## A Flexible Semantic Framework for Effects

### Cached

### Download Links

### BibTeX

@MISC{Tate_aflexible,

author = {Ross Tate and Daan Leijen and Sorin Lerner},

title = {A Flexible Semantic Framework for Effects},

year = {}

}

### OpenURL

### Abstract

Effects are a powerful and convenient component of programming. They enable programmers to interact with the user, take advantage of efficient stateful memory, throw exceptions, and nondeterministically execute programs in parallel. However, they also complicate every aspect of reasoning about a program or language, and as a result it is crucially important to have a good understanding of what effects are and how they work. In this paper we present a new framework for formalizing the semantics of effects that is more general and thorough than previous techniques while clarifying many of the important concepts. By returning to the categorytheoretic roots of monads, our framework is rich enough to describe the semantics of effects for a large class of languages including common imperative and functional languages. It is also capable of capturing more expressive, precise, and practical effect systems than previous approaches. Finally, our framework enables one to reason about effects in a language-independent manner, and so can be applied to many stages of language design and implementation in order to create more broadly applicable tools for programming languages. 1.

### Citations

1354 | Introduction to Functional Programming
- Bird
- 1998
(Show Context)
Citation Context ...upposedly pure languages such as Haskell use implicit non-termination, and Haskell even provides a means for users to define and use their own effects via monads and imperative functional programming =-=[9]-=-. Other languages such as in parsing tools use implicit enumerable non-determinism so that programmers may specify search problems in a concise manner. Since effects are so integral to programming lan... |

766 | Notions of computation and monads
- Moggi
- 1991
(Show Context)
Citation Context ...aws for imperative functional programming [9]. Our framework is both more general and more thorough than the predominant techniques for formalizing the semantics of effects, namely monadic techniques =-=[2, 9, 17, 18, 26]-=-. As evidence of our framework’s generality, in this paper we provide two effect systems whose semantics our framework can formalize but which cannot be formalized using monadic techniques, contrary t... |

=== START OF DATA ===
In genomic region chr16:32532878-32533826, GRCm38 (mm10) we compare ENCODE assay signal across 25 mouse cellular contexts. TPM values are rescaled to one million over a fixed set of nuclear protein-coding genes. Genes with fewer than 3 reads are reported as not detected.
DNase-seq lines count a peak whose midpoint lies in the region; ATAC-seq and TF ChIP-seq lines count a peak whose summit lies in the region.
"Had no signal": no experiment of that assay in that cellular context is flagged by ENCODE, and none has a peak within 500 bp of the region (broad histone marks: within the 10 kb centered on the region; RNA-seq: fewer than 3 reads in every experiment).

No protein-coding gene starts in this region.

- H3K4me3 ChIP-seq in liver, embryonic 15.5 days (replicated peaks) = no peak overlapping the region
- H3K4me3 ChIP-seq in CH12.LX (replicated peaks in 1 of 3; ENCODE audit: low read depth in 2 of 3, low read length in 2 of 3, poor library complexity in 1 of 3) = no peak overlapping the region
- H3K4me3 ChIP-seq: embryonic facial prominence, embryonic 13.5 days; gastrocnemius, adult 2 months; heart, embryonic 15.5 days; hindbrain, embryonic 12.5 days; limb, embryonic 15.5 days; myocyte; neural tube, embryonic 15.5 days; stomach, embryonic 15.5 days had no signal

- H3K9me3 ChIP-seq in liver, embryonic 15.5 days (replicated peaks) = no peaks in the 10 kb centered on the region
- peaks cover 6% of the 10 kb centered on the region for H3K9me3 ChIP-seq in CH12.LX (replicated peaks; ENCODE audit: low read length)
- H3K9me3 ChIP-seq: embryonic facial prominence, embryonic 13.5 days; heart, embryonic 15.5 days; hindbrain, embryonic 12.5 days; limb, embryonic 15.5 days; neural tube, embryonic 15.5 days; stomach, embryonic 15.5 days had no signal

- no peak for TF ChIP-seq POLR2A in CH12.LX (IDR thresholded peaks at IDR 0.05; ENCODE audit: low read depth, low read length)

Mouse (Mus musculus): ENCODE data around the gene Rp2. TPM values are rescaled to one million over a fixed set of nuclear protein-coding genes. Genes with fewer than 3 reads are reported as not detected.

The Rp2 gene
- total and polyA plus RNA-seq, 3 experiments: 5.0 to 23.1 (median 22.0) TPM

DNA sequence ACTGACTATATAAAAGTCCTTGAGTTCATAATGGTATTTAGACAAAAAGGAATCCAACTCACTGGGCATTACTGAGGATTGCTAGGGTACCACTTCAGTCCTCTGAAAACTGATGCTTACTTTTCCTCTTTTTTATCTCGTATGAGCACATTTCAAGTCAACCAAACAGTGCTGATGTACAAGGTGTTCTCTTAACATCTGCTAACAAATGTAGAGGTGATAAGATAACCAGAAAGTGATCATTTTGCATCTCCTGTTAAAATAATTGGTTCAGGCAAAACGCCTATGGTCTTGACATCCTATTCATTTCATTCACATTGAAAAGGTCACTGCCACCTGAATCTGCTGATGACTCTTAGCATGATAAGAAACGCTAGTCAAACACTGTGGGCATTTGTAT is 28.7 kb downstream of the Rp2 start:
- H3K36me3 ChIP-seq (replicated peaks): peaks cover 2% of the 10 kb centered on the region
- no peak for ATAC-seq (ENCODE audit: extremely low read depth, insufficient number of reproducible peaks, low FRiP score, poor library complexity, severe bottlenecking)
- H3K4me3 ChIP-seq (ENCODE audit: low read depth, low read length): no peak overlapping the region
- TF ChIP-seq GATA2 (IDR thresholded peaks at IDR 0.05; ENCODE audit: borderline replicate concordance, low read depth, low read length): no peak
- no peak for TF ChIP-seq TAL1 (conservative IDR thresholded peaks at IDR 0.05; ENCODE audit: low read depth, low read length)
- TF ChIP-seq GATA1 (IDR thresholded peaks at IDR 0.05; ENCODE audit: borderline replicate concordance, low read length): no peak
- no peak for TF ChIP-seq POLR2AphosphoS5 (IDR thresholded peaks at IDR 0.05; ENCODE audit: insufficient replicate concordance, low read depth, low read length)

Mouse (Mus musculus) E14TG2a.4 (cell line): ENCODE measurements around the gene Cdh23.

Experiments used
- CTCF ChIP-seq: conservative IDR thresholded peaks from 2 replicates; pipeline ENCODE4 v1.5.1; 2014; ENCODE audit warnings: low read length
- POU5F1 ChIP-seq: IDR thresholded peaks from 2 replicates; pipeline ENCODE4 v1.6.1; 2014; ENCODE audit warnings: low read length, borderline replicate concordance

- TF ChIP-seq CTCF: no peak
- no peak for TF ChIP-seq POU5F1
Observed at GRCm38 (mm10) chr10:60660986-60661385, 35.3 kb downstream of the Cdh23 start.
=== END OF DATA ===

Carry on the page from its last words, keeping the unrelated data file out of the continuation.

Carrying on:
467 | Comprehending monads
- Wadler
- 1990
(Show Context)
Citation Context ...nt effects is only containment of effects. In fact, monadic techniques for building effect systems handle interaction of two different effects by combining their monads into one monad containing both =-=[7, 11, 14, 16]-=-. On the other hand, the bounded nondeterminism system is not sequentially compressive, and the state machine system is not increasing, so they can define more interesting interactions, such as that f... |

457 | Computational Lambda-calculus and monads
- Moggi
- 1988
(Show Context)
Citation Context ...laws for imperative functional programming [9]. Our framework is both more general and more thorough than the predominant technique for formalizing the semantics of effects, namely monadic techniques =-=[2, 9, 18, 19, 25]-=-. As evidence of our framework’s generality, in this paper we provide two effect systems whose semantics our framework can formalize but which cannot be formalized using monadic techniques, contrary t... |

251 | Polymorphic effect systems
- Lucassen, Gifford
- 1988
(Show Context)
Citation Context ... that effects play in languages, some of which have not been addressed before. For each role we present both a nominal component for naming effects (this is the space in which type-andeffect analyses =-=[15, 17, 22, 23, 24]-=- work) and a semantic component for defining the denotational semantics of effects (this is the space in which monadic techniques typically work). Our framework is also general, making only the assump... |

248 | Monad transformers and modular interpreters
- Liang, Hudak, et al.
- 1995
(Show Context)
Citation Context ...nt effects is only containment of effects. In fact, monadic techniques for building effect systems handle interaction of two different effects by combining their monads into one monad containing both =-=[7, 11, 14, 16]-=-. On the other hand, the bounded nondeterminism system is not sequentially compressive, and the state machine system is not increasing, so they can define more interesting interactions, such as that f... |

173 |
Topologie Algébrique et Théorie des Faisceaus
- Godement
- 1958
(Show Context)
Citation Context ... present sequential semantic effect systems which are a generalization of monads, the predominant technique for formalizing the semantics of effects. In 1958, Godement invented standard constructions =-=[4]-=-, which became known as (Kleisli) triples, which became known as monads. In 1988, Moggi migrated the concept of monads from the category theory community to the programming languages semantics communi... |